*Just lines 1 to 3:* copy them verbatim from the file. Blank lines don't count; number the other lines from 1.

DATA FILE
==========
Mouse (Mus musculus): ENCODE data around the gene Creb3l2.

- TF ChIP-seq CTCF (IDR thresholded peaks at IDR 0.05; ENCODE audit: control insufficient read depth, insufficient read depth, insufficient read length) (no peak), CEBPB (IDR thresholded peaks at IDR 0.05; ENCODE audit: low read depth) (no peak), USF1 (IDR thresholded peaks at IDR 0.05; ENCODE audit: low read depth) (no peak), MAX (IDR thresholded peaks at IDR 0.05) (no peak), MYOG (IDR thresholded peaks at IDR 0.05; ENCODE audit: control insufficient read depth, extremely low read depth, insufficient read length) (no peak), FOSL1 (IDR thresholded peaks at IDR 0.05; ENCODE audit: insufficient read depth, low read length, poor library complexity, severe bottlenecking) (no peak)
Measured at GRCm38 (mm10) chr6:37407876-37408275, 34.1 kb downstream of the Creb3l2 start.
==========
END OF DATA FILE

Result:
Mouse (Mus musculus): ENCODE data around the gene Creb3l2.

- TF ChIP-seq CTCF (IDR thresholded peaks at IDR 0.05; ENCODE audit: control insufficient read depth, insufficient read depth, insufficient read length) (no peak), CEBPB (IDR thresholded peaks at IDR 0.05; ENCODE audit: low read depth) (no peak), USF1 (IDR thresholded peaks at IDR 0.05; ENCODE audit: low read depth) (no peak), MAX (IDR thresholded peaks at IDR 0.05) (no peak), MYOG (IDR thresholded peaks at IDR 0.05; ENCODE audit: control insufficient read depth, extremely low read depth, insufficient read length) (no peak), FOSL1 (IDR thresholded peaks at IDR 0.05; ENCODE audit: insufficient read depth, low read length, poor library complexity, severe bottlenecking) (no peak)
Measured at GRCm38 (mm10) chr6:37407876-37408275, 34.1 kb downstream of the Creb3l2 start.